CINCINNATI | The Chiefs could have made the decision on Herm Edwards’ future more difficult for Clark Hunt and the next general manager had they simply been more competitive Sunday against an opponent almost as down and almost as out.
Instead, the Chiefs barely showed up for their season finale, losing to Cincinnati 16-6 and ensuring a 2-14 record, worst in franchise history.
That promises to make an already uncomfortable interlude for Edwards even more agonizing as he waits on word whether he will coach the Chiefs again next season. Until then, it’s business as usual, or as usual as it can get under some strange circumstances.
“It’s real simple,” he said afterward Sunday, maintaining his even keel. “I’ll go back to work. Unless I’m told something different, that’s what I’m going to do.
“We’ll evaluate the players Monday and Tuesday. We’ll kind of go from there. I’ll set the calendar as far as offseason program goes and free-agency goes.”
All busy work, perhaps. Chairman Clark Hunt will hire a general manager to replace the outgoing Carl Peterson. The two will then decide whether Edwards, who lost 23 of his last 25 games, stays.
Edwards, it would seem, is standing on ground that would be far less than firm. But he said the feedback he’s received from Hunt has been nothing but positive and he won’t make any pleas, publicly or privately to Hunt and the new general manager, to keep his job.
“I’m not looking to defend myself,” Edwards said. “Going into a situation like we went into, a rebuilding mode, you never know what’s going to happen. You anticipate the best, but it didn’t turn out like we’d like for a lot of different reasons. I’m not going to state the reasons. I don’t need to do that.
“Since the Jets game, we’ve improved tremendously. We played a lot of young guys and they gained experience. That’s going to help this football team next year. That was key. We wanted to make sure we did that. A lot of players improved. You wish the record was better You hate to go through this to get that done, but there is a silver lining. A lot of good will come from this.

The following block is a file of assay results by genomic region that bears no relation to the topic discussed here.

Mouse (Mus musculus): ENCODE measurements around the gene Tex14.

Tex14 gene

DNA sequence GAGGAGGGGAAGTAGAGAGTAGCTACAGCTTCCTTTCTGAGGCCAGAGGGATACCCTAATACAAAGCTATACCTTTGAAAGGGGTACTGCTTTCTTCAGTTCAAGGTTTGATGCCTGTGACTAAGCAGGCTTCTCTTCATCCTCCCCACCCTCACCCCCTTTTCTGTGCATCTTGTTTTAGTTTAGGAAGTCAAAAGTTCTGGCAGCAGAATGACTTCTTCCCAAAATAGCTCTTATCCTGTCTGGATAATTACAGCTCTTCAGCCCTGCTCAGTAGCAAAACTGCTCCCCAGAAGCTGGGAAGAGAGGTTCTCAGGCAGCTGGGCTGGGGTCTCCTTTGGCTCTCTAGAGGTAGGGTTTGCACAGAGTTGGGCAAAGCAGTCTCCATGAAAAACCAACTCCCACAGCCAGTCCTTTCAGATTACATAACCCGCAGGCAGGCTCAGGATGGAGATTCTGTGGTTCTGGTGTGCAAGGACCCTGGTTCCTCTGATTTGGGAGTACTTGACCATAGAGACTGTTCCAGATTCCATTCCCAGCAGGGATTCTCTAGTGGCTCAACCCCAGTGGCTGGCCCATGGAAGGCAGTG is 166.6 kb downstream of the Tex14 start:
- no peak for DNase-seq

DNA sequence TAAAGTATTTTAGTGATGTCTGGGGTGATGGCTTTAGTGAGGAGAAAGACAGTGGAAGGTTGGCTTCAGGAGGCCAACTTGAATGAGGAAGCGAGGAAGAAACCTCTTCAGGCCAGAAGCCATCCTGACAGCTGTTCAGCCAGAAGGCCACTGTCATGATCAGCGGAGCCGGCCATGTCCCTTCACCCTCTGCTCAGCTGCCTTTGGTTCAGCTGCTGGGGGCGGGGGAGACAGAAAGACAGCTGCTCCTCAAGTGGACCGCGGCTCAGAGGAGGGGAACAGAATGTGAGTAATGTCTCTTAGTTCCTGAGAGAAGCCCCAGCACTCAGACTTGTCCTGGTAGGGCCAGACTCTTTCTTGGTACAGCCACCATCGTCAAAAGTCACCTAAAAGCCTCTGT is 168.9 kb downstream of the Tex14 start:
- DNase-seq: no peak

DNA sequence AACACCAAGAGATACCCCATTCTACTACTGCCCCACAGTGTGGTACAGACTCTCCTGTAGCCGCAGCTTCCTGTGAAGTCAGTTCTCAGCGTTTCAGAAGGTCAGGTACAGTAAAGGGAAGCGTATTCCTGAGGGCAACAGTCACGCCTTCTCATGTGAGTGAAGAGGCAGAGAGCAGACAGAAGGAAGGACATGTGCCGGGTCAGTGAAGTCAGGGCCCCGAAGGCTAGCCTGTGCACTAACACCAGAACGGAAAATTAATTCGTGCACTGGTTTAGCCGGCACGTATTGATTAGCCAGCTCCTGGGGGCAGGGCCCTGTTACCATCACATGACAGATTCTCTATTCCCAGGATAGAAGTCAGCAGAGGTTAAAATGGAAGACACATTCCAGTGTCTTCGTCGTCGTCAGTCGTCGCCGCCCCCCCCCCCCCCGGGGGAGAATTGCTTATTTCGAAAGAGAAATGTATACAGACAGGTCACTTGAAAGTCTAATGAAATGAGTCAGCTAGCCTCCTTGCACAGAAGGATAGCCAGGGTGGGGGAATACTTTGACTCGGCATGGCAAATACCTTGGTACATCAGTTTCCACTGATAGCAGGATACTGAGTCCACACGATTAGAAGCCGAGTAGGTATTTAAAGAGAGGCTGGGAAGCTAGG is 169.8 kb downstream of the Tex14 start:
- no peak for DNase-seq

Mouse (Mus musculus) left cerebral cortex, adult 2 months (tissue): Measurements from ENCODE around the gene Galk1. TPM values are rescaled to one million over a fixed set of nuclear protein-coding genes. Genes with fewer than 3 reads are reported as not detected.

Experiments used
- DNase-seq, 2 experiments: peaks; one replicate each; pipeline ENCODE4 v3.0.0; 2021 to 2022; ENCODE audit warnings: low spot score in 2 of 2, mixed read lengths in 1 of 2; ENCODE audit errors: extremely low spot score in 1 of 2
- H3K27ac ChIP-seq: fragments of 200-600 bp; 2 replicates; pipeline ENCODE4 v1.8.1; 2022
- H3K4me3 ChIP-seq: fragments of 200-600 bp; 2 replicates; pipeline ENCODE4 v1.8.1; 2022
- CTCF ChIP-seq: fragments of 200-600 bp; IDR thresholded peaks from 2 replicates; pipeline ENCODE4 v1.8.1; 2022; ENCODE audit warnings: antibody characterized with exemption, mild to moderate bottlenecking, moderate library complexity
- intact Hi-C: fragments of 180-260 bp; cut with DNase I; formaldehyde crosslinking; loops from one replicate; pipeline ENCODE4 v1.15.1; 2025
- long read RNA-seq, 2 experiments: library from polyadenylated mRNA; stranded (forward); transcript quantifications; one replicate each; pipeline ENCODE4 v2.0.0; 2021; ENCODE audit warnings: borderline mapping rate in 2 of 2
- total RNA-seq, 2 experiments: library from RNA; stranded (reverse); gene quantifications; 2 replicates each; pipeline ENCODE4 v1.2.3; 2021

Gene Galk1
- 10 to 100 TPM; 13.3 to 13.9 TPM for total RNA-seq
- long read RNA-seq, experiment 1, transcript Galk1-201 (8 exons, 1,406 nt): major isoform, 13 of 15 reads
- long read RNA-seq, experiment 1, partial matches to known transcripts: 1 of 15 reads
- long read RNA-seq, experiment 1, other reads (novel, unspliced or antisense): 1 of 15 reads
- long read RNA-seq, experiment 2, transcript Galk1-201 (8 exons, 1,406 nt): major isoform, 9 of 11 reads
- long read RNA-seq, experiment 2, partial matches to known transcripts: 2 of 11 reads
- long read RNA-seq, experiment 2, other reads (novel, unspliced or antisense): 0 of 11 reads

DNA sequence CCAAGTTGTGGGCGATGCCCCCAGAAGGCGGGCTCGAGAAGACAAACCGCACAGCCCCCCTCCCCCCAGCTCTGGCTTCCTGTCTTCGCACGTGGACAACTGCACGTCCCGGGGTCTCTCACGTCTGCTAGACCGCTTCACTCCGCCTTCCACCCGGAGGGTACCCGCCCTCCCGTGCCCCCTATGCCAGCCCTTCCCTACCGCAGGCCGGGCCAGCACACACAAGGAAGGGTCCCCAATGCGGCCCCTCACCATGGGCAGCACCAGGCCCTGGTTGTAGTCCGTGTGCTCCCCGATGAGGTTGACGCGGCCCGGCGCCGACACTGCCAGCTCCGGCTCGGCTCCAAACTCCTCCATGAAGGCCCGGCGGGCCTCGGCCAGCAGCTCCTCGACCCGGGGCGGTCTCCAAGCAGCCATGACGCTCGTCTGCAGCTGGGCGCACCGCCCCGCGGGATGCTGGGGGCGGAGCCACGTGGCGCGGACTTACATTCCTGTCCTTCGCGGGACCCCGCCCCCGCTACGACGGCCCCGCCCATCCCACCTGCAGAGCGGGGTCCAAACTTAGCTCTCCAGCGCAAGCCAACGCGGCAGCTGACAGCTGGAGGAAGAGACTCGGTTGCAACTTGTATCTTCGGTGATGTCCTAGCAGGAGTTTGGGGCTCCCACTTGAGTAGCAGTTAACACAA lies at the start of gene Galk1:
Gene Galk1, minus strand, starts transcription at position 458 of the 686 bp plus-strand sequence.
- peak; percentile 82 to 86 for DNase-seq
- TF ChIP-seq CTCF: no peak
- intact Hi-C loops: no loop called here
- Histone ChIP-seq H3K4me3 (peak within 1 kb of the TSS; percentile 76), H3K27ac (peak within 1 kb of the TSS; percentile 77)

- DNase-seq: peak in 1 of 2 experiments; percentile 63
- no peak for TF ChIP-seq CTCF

“We’ve lost a lot of close games. We lost seven games by seven points or less. We’ll figure out a way to win those games next year.”
Edwards said the Chiefs’ decision might ultimately be more about whether he’s a good fit with the new general manager and less about whether he’s a good coach or he’s doing a good job.
Hunt has indicated he will be responsible for the decision on Edwards, but he also said he wouldn’t want to saddle a new general manager with a coach he wasn’t comfortable with.
There’s also a business aspect to the decision. The firing of Edwards could energize a fan base that is rapidly becoming apathetic. Season tickets, once stopped at about 70,000, topped out at about 60,000 this year.
Either way, Edwards said the developments of the last two seasons haven’t shaken his confidence in his ability to coach. Edwards took the New York Jets to the playoffs three times in five years and guided the Chiefs to the postseason in the first of his three Kansas City seasons.
“I think I’m a good football coach,” he said. “I don’t doubt myself. What I’ve had to go through the last two years was for a reason. The first year you come in and take a team to the playoffs and you know that’s probably as far as that team can go. It took two years to get to this.
“You wish your record was better. There’s no doubt about it. You’ve got to win games. I understand that part of it. We fell short too many times. If you win those games, there aren’t a lot of questions.”
The Chiefs never came close to winning Sunday. The game wasn’t as close as the 10-point margin would indicate. Cincinnati, 4-11-1 and last in the league in scoring going into Sunday’s game, had 239 yards in the first half. The Chiefs scored with just more than 2 minutes left to avoid the shutout.
That wasn’t the type of closing statement Edwards was hoping to make.